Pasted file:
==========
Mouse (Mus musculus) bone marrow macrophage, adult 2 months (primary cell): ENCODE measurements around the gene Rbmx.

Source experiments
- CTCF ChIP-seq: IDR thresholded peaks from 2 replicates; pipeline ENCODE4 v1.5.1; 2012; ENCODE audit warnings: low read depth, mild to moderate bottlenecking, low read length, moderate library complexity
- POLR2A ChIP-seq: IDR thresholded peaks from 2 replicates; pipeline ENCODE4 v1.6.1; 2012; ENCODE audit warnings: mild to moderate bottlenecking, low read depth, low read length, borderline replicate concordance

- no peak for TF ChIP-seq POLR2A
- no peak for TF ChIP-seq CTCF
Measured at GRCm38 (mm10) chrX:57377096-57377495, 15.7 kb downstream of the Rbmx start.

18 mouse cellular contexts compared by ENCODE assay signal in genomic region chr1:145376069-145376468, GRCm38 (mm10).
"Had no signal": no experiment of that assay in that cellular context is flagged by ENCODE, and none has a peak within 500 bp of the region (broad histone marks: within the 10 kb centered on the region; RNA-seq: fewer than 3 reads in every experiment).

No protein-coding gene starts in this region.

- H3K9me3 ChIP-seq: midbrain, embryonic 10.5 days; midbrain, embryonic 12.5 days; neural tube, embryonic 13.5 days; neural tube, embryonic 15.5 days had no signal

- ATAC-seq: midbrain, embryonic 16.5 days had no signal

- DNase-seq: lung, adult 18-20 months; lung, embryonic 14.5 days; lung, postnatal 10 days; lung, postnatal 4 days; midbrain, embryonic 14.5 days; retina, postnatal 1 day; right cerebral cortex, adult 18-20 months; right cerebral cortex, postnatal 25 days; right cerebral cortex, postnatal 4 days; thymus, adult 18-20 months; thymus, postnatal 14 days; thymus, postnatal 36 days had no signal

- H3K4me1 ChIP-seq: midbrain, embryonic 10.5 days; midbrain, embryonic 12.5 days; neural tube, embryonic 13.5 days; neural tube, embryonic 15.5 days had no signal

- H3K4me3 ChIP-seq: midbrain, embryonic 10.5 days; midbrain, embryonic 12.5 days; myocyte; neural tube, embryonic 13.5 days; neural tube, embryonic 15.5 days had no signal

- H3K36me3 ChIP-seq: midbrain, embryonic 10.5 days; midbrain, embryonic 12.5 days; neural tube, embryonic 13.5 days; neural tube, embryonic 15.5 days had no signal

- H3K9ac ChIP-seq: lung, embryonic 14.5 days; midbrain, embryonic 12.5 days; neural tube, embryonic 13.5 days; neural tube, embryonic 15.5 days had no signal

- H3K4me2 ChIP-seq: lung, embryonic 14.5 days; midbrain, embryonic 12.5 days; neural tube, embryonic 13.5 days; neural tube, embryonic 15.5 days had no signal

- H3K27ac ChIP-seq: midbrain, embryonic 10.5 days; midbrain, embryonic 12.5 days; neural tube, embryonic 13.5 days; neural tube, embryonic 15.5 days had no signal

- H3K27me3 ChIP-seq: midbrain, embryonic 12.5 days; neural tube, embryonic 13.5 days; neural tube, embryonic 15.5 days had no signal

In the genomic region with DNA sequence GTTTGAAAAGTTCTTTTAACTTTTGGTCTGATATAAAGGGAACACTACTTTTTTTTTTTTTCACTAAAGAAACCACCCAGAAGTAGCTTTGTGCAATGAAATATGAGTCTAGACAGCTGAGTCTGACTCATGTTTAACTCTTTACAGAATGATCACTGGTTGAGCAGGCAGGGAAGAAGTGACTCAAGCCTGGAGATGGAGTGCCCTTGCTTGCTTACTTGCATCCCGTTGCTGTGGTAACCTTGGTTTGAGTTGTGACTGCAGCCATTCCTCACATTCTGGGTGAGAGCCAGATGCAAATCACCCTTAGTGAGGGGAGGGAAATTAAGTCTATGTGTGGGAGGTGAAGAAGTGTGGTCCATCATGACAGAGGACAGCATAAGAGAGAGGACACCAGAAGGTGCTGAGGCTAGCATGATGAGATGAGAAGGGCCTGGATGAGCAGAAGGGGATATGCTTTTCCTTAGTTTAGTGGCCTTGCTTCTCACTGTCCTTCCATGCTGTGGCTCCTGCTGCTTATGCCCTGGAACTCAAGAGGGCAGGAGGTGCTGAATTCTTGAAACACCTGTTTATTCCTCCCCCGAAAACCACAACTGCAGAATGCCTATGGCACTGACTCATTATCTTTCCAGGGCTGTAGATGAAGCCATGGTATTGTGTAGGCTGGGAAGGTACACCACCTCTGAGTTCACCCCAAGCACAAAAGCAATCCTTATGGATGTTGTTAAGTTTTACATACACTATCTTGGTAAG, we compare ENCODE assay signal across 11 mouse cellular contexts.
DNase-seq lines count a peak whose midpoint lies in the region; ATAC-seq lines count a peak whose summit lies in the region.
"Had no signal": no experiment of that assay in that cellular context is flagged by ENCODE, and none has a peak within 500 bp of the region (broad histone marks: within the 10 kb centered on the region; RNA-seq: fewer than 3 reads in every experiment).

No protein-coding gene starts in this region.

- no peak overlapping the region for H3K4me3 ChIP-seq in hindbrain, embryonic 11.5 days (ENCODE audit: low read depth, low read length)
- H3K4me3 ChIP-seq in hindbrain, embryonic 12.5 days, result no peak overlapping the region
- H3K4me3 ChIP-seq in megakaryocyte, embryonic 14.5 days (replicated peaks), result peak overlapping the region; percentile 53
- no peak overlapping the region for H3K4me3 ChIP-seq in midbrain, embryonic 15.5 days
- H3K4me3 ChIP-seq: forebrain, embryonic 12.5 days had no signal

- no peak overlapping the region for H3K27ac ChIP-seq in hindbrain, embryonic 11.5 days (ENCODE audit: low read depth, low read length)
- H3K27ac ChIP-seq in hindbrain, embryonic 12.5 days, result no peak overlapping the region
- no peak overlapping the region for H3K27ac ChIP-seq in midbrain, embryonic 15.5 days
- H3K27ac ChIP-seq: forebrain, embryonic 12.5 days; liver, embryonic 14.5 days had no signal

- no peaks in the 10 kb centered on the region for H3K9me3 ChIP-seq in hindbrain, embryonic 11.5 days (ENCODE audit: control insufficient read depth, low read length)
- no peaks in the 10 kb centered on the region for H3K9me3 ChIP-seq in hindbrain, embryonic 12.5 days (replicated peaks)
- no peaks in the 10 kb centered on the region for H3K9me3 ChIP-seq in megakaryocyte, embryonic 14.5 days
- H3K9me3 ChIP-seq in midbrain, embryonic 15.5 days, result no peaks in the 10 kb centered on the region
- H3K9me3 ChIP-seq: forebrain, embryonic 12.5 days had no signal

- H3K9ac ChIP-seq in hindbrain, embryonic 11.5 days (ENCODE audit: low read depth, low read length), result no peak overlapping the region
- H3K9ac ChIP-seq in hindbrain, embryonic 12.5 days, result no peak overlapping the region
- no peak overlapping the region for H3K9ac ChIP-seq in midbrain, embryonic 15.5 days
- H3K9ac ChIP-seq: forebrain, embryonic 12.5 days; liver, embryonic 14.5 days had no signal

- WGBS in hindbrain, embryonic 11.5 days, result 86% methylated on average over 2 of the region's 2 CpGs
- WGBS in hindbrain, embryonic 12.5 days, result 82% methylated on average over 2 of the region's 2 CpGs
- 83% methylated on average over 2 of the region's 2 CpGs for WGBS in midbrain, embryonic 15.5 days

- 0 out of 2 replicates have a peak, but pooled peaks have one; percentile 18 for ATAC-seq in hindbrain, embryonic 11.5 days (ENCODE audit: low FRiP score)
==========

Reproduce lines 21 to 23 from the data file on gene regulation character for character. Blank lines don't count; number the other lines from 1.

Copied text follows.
In the genomic region with DNA sequence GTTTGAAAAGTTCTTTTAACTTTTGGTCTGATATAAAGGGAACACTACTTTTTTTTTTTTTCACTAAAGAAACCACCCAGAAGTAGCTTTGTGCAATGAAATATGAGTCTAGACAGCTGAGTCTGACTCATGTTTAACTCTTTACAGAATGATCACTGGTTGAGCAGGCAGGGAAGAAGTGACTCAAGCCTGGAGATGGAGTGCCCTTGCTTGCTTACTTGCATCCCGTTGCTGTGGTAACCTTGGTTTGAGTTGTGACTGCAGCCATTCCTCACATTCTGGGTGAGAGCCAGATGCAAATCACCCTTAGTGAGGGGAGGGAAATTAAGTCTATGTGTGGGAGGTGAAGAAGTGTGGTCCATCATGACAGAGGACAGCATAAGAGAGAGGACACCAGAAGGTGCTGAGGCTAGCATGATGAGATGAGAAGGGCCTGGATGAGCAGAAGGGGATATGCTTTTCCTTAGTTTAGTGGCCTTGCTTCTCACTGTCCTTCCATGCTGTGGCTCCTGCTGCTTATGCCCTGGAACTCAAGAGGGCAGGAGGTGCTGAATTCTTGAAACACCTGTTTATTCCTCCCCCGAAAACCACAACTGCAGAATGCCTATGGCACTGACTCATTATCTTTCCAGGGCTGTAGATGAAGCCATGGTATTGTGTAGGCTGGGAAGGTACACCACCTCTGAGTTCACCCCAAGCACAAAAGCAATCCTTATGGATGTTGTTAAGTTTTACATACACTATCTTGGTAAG, we compare ENCODE assay signal across 11 mouse cellular contexts.
DNase-seq lines count a peak whose midpoint lies in the region; ATAC-seq lines count a peak whose summit lies in the region.
"Had no signal": no experiment of that assay in that cellular context is flagged by ENCODE, and none has a peak within 500 bp of the region (broad histone marks: within the 10 kb centered on the region; RNA-seq: fewer than 3 reads in every experiment).